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To coin a paraphrase

I’ve laid out some kinda complicated rules about how to handle quotes in broadcast copy, but really, it can be simplified to this:

  1. In general, you should use exact quotes sparingly (don’t be promiscuous about them; limit yourself only to the best and pithiest quotes)
  2. When you do use exact quotes, treat them as if they were paraphrases.

For example:

Governor Fletcher said, “Kentucky has not discriminated against the gay community.”

This follows the rules I’ve laid out for quote handling. But read aloud it seems stilted and awkward. The following much smoother and more natural:

Governor Fletcher said that Kentucky has “not discriminated against the gay community.”

The difference between these two is very subtle (really, just a “that” versus a comma). But syntactically it’s all the difference in the world.

Note that in the second case, it would not necessarily be clear to the audience that they’re hearing an exact quote, which makes this approach unsuitable for cases where the audience really needs to know that.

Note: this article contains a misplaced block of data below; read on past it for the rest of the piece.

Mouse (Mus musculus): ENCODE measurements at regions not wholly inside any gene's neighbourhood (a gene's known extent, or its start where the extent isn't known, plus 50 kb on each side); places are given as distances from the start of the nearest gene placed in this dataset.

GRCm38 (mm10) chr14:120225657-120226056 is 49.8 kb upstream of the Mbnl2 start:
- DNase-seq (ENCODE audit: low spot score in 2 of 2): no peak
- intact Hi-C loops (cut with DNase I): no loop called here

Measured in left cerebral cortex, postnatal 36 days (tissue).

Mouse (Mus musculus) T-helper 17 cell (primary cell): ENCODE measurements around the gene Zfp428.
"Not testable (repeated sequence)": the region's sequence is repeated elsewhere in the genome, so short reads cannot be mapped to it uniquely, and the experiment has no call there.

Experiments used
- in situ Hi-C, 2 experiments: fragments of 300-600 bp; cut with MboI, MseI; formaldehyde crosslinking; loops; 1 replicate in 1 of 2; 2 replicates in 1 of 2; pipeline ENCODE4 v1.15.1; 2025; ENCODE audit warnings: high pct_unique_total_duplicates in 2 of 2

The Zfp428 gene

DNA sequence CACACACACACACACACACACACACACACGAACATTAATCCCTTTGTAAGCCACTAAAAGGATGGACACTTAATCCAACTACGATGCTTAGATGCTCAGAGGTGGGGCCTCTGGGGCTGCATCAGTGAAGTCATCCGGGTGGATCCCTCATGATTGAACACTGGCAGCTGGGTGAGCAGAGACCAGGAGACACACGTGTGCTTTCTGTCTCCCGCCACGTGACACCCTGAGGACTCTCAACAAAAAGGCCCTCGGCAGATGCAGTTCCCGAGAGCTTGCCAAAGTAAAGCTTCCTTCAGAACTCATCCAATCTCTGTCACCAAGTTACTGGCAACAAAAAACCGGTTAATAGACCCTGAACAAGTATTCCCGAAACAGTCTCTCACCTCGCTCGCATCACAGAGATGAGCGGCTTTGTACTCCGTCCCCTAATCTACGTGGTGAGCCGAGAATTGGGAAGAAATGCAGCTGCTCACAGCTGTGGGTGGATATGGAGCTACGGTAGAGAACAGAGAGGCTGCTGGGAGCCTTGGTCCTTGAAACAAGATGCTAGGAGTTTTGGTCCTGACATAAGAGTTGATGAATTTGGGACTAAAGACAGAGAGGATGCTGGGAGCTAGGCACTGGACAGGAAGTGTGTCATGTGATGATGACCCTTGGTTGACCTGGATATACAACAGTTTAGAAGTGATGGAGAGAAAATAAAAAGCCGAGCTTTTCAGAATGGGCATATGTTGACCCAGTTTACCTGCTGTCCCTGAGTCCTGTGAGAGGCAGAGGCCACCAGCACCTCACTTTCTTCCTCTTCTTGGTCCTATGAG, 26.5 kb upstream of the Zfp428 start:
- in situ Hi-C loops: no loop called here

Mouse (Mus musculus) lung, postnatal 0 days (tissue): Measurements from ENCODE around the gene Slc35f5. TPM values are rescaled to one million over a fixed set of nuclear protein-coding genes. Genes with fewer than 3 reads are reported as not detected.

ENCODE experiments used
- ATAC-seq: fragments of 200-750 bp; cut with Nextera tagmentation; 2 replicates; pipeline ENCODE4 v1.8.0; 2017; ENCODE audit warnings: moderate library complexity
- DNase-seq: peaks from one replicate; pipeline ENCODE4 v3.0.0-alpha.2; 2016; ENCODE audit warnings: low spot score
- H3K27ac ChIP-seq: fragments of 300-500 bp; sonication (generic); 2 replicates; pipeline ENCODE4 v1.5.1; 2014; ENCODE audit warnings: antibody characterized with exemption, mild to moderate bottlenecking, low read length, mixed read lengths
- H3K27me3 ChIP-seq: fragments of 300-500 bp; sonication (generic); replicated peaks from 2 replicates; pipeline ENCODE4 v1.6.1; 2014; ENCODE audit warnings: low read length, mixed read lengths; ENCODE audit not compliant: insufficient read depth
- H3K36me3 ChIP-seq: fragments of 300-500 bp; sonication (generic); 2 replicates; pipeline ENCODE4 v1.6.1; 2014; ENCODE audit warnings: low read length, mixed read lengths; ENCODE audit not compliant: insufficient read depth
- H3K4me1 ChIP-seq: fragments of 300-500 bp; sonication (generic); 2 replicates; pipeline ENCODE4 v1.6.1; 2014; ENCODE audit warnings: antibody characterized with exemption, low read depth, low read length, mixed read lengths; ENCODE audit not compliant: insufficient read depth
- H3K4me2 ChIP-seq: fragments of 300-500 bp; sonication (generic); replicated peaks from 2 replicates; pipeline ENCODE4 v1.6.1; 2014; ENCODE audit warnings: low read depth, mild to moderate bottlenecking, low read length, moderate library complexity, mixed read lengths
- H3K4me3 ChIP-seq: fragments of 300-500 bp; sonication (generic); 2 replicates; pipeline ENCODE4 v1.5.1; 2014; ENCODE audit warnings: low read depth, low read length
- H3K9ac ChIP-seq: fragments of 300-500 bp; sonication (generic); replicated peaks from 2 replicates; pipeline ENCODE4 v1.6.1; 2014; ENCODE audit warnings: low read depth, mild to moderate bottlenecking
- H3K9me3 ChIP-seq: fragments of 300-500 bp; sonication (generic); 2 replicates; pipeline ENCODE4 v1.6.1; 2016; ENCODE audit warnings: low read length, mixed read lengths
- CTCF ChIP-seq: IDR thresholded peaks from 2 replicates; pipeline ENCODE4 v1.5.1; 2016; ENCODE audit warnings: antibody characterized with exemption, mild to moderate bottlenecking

In such instances, you’ll need to signal an exact quote, as discussed previously:

Over the weekend, in the words of a Beshear campaign spokeswoman, the “Fletcher camp hit the panic button.”

Cody Castgna’s lawyer said, “Unfortunately, I mean I hate to admit this on behalf of my client, but it’s a prostitution case. And frankly my client didn’t offer it or solicit it.”

In the second example, we didn’t use a ‘flag phrase’ like “in his words.” But it’s immediately clear it’s an exact quote because the speaker uses the first person right at the beginning of the sentence.


  1. […] We’ve already discussed a few of the ways in which direct quotes are used differently in broadcast scripts from the way they’re handled in print. We’ve talked about dangling attributions, signifying the start of a direct quote and paraphrasing. […]

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